1. van der Meer AJ, Veldt BJ, Feld JJ, et al: Association between sustained virological response and all-cause mortality among patients with chronic hepatitis C and advanced hepatic fibrosis. JAMA 308(24):2584–2593, 2012.
(See also the American Association for the Study of Liver Disease’s [AASLD] practice guidelines Recommendations for Testing, Managing, and Treating Hepatitis C and the AASLD/Infectious Disease Society of America guidelines When and in Whom to Initiate HCV Therapy.)
For chronic hepatitis C, treatment is indicated if both of the following are present:
The goal of treatment is permanent elimination of HCV-RNA (ie, SVR), which is associated with permanent normalization of aminotransferase and cessation of histologic progression. Treatment results are more favorable in patients with moderate fibrosis and a viral load of < 600,000 to 800,000 IU/mL than in patients with cirrhosis and a viral load of > 800,000 IU/mL.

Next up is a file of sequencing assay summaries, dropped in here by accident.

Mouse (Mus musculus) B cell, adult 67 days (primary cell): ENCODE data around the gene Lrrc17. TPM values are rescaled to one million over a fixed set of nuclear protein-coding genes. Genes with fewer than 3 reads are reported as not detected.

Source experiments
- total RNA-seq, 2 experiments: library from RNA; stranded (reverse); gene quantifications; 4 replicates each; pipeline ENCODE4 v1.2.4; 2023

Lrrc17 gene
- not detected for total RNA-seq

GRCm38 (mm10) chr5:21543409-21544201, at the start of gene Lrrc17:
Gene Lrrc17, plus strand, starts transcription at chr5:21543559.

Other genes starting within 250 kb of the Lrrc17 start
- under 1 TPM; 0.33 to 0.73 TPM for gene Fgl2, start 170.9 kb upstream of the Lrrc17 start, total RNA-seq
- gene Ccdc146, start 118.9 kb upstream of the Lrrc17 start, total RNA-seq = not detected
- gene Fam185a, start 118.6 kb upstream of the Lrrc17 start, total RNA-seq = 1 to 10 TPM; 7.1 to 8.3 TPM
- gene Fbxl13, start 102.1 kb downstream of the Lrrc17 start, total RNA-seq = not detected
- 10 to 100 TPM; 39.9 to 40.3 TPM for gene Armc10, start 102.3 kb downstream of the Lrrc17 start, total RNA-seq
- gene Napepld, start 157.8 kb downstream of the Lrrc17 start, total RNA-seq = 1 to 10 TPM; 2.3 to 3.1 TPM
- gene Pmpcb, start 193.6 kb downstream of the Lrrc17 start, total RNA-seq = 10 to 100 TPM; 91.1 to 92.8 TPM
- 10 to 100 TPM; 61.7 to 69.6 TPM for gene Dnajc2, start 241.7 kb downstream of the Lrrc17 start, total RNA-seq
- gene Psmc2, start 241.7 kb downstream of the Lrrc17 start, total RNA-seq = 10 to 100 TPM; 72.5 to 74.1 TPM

Until late 2013, all genotypes were treated with pegylated IFN-alpha plus ribavirin. Now, most patients are treated with antiviral drugs (direct-acting antivirals [DAAs]) that affect specific HCV targets, such as proteases or polymerases (see also Hepatitis C, Chronic : HCV genotype 1 and Hepatitis C, Chronic : HCV genotypes 2, 3, 4, 5, and 6).
DAAs used to treat HCV include
Telaprevir and boceprevir: 1st-generation protease inhibitors with activity against HCV genotype 1
Simeprevir: A 2nd-generation genotype 1–specific protease inhibitor
Sofosbuvir: A polymerase inhibitor with activity against HCV genotypes 1 to 6
Paritaprevir: A protease inhibitor
Ledipasvir: A protease inhibitor
Dasabuvir: A polymerase inhibitor